Henderson: A River Runs Through It: Art, Geology and Life on the Upper MississippiFigure 10. Exploring the bluffs. (Photo by author, 2011.)Figure 11. Examining a floor map of the Mississippi River at the science museum. (Photo by author, 2011.)Field Trips, Photography and People in ActionPrior to going on our field trips I provided students with a brief list of items tophotograph, including the mounds, the bluffs, rocks, trees, flowers, and the river, and a few at theScience Museum (Figures 10 and 11). They were instructed to include both distance and close-1313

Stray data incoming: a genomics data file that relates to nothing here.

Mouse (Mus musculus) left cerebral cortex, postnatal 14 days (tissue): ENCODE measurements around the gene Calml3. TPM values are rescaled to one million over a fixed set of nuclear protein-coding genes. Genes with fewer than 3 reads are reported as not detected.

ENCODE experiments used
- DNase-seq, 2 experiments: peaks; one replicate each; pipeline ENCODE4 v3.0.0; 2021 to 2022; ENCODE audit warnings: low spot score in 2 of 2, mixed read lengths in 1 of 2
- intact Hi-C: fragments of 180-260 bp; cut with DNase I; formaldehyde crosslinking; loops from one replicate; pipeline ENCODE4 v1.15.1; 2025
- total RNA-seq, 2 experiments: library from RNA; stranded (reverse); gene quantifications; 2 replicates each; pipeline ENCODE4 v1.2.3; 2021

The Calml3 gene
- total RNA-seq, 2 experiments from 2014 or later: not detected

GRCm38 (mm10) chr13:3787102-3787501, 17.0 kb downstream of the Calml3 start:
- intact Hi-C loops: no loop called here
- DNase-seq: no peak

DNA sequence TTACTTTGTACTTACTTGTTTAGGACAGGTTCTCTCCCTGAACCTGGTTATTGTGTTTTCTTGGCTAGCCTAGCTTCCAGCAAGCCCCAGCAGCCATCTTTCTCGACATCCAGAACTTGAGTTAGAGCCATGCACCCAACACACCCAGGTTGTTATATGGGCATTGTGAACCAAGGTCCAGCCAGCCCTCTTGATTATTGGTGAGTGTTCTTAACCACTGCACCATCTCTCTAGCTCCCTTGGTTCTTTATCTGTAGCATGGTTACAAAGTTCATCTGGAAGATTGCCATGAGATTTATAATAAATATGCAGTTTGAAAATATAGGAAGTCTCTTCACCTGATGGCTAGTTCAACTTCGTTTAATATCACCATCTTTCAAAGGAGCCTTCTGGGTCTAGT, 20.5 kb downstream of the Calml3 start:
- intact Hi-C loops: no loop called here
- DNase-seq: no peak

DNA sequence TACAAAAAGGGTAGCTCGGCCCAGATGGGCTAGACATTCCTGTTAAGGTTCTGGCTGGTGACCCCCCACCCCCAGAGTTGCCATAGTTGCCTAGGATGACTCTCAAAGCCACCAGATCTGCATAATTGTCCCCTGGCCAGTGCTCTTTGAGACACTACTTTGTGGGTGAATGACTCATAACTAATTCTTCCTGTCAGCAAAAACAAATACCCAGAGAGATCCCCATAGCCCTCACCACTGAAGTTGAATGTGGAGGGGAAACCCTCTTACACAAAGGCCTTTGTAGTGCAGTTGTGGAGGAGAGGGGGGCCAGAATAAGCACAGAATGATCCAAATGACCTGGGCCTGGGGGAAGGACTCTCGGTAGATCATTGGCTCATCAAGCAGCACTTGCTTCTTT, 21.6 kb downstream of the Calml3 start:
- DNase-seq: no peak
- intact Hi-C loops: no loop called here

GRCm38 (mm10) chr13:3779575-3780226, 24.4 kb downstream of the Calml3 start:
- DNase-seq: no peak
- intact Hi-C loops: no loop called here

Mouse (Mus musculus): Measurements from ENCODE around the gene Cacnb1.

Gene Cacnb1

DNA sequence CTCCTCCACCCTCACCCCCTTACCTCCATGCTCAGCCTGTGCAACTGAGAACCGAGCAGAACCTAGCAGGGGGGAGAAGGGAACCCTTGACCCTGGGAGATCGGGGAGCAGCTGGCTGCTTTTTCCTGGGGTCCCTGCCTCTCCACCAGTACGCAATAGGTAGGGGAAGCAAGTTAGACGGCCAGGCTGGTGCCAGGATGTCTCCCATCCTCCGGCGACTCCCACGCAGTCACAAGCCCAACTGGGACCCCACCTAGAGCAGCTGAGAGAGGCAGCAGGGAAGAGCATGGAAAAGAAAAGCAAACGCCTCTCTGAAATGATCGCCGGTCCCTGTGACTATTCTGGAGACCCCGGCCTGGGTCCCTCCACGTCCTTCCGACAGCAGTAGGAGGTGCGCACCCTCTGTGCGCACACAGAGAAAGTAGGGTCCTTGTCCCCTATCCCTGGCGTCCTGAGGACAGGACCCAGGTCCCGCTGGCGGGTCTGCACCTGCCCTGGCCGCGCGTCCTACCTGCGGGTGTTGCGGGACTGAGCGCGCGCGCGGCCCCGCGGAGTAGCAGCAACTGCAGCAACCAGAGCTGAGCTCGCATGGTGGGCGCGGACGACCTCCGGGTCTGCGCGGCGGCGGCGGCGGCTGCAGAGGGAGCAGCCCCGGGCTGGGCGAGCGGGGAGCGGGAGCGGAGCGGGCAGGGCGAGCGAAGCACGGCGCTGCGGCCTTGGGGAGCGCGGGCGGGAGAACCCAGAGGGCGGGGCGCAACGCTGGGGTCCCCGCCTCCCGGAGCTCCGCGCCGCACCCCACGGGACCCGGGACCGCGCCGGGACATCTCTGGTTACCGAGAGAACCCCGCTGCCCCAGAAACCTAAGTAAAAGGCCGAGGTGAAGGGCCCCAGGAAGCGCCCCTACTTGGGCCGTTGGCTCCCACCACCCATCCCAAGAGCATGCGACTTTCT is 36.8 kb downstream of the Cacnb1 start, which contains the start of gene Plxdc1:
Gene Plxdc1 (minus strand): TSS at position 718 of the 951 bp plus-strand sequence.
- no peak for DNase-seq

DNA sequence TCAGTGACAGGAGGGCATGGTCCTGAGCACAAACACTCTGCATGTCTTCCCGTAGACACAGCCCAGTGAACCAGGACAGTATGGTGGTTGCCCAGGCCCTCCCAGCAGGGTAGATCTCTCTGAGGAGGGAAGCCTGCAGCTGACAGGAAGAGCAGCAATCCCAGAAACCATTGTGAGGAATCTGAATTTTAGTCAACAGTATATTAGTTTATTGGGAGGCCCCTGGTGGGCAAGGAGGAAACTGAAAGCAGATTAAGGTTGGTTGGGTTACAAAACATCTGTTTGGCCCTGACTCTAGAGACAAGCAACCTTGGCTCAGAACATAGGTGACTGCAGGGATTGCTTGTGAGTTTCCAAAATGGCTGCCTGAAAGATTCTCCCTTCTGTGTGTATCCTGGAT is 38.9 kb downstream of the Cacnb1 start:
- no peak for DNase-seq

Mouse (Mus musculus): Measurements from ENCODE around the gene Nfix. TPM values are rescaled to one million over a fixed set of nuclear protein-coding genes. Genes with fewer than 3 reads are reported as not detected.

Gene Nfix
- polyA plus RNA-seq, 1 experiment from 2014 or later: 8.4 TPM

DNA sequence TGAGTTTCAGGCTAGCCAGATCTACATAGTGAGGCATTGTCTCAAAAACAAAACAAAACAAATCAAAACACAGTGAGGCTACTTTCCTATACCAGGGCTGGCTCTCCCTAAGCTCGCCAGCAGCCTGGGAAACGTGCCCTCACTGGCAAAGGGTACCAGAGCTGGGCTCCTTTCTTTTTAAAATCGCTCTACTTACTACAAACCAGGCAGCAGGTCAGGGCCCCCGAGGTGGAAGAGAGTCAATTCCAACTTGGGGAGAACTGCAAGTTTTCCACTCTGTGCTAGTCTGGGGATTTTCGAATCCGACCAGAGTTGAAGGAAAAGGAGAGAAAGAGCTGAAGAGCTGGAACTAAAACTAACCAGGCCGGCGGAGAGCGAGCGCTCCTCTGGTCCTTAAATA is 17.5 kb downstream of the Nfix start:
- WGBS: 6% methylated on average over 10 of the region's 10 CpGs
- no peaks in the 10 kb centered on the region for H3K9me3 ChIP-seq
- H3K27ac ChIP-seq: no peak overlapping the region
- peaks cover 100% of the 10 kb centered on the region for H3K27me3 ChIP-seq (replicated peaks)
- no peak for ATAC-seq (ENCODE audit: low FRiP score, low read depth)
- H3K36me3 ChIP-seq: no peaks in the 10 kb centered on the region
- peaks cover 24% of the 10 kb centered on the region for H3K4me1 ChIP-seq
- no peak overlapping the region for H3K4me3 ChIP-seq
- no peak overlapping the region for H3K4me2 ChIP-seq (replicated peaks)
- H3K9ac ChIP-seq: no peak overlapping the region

Journal for Learning through the Arts, 11(1) (2015)up images. Our group also spent time searching online for photos and information on the animalspecies that occupy the water, the land and the skies of this area. As a quick method to learnabout this aspect of the environment, students printed the images, cut them out and arrangedthem on a piece of mural paper with animal names, to be included in our display (Figure 12).Figure 12. River-related animal and insect cutouts. (Photo by author, 2011.)After visiting the museums, bluffs, mounds and river-banks, I gathered all of the studentcameras, developed the film and put the images on CDs for digital access. Students then spenttime on the computer with a digital photo program modifying their photos, cropping andadjusting light and color, and sharpening images. We then printed the images on photo paper forthe highest resolution and color. The final stage of the project was the 3D mixed-media versionof the area, for which we used as visual references student photos, online information, and thetwo illustrated books by Kalman (2001, 2002). We used a large piece of cardboard (from a box,approximately 6’ x 10’) that was bent into three sections over a tabletop and onto the floor: ontop were the six mounds, the long front was the bluff with caves, trees and rocks, and the bottomwas the river and river banks. We used masking tape, paper mache, twigs and sticks, sandstonerocks, tissue paper, construction paper and paint (see Figure 13). People in action were depictedin activities such as making food, hunting, and fishing. Representative artifacts included canoes1414